A subsequent bottle, which I drank in late August of 1999 confirmed my earlier impression. It is a rich, powerful wine (13.8 ) made from 91% Tinta de Toro and 9% Garnacha grapes, both harvested from mature vines and aged for aged for a year in partly new and partly used French oak. This deep, black cherry-colored wine shows toasty French oak and concentrated ripe berry fruits (black currants and black cherries) in the nose. On the palate it is incredibly rich with ripe black currant and black cherry flavors, hints of the "tarry" licorice similar to that found in Vega Sicilia, and a long finish with bittersweet chocolate flavors. A 1998 San Román barrel sample had not yet spent the requisite time in oak, nor had it been clarified, but it showed promise with lots of sweet, ripe fruit and fine, stylish finish. A year later, the wine was still tight, but showed deep black currant fruit under the tannins.
García’s former employers at Vega Sicilia, Spain’s most prestigious winery, are also planning to launch a new wine, made from Tinto de Toro grapes from the Toro region. They have purchased vineyards and are currently aging their first as yet un-named released at a bodega in a village not far from Vega Sicilia. When I tasted it from barrel this spring, I found it rich, though reasonably well-balanced, but still dominated by the new oak in which it was aging.
Antonio Sanz, the Rueda-based winemaker of the peripatetic "have pipette, will travel" school, has been making basic Toro wines in the cooperative bodega at Morales de Toro since 1984, but since 1997, he has been aging his reasonably-priced, full-bodied, but well-balanced, Tinto de Toro-based Bodegas Toresanas Amant in an old convent in the town of Toro. (Some markets may see this wine under the name Dehesa Gago Chamerlot.) Sanz, who also produces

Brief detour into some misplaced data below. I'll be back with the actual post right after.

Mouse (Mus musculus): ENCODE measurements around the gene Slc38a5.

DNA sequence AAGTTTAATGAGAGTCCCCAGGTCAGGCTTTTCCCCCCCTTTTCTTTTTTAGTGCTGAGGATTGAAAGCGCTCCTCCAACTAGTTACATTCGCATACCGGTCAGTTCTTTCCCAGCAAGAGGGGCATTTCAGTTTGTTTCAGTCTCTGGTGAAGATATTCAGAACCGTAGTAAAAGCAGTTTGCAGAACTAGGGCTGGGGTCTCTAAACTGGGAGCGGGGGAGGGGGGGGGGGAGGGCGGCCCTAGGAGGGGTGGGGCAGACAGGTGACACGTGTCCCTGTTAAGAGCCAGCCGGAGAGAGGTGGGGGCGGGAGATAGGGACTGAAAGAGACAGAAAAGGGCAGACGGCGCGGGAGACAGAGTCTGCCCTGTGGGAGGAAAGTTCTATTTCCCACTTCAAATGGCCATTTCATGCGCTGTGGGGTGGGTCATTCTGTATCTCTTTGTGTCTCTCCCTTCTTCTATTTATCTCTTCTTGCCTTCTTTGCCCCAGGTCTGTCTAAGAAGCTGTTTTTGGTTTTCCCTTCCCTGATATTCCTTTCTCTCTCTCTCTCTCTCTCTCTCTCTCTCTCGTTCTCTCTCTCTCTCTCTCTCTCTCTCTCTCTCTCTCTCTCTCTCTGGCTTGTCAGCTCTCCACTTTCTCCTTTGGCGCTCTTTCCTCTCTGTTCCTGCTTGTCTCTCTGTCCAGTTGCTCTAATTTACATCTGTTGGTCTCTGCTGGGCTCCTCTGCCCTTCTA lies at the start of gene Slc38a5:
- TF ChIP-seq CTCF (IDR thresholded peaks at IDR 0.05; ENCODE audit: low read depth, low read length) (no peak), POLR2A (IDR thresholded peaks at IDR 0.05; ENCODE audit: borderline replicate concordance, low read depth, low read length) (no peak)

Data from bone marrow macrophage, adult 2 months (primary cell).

the excellent Palacio de Bornos Rueda whites and Dehesa de Cañonigos Ribera del Duero reds, can be counted among the major players in the emergence of Toro as an important wine region.
Several other producers have been making journeyman Toro wines for several years.
Wenceslao Gil, a highly-regarded winemaker who came to Toro in the late 1970s, but has made wine at in Cigales, Burgos, and Salamanca, produces Vega Sauco at an old underground bodega near Morales de Toro. Vega Sauco, which can be overripe, rustic, and tanky, is well regarded by some in Spain, but I have never found it much more than quaffable. The wines generally contain at least 90% and usually 100% Tinto de Toro. The crianza is aged for one year in American (80%) and French oak; the reserva gets the same treatment for 18 months.
Frutos Villar, a big producer of commercial table wines, is based in Cigales (Valladolid). Their Muruve Toro wines can be spotty in quality, but in good years, the Muruve crianza, which is made from 100% Tinto de Toro and spends 12 - 14 months in oak can be a good, rich, if somewhat meaty, powerful, and quite ripe wine. The Gran Muruve reserva spends two years in oak. The cooperative at Morales de Toro, where several good winemakers have vinified their wines in the past few years while waiting for their new wineries to be finished, makes the serviceable, sometimes pleasant and quaffable, but quite heady and rustic tasting Viña Bajoz.
But, even the minor players in Toro will soon feel the pressure to upgrade the quality of their wines, as Alejandro Fernández, Mariano García, Antonio Sanz, the people at Vega Sicilia, and others including Rioja’s Eguren family (producers of Señorío de San Vicente) and others join the rush for black gold around the ancient town of Toro.
And, where once Toro wines were black, brusque and as heady as a Spanish fighting bull tearing into the ring, more sophisticated wine making techniques should bring the finesse that these wines have lacked in the past, and these bullish wines may indeed become Spain’s new wine Eldorado.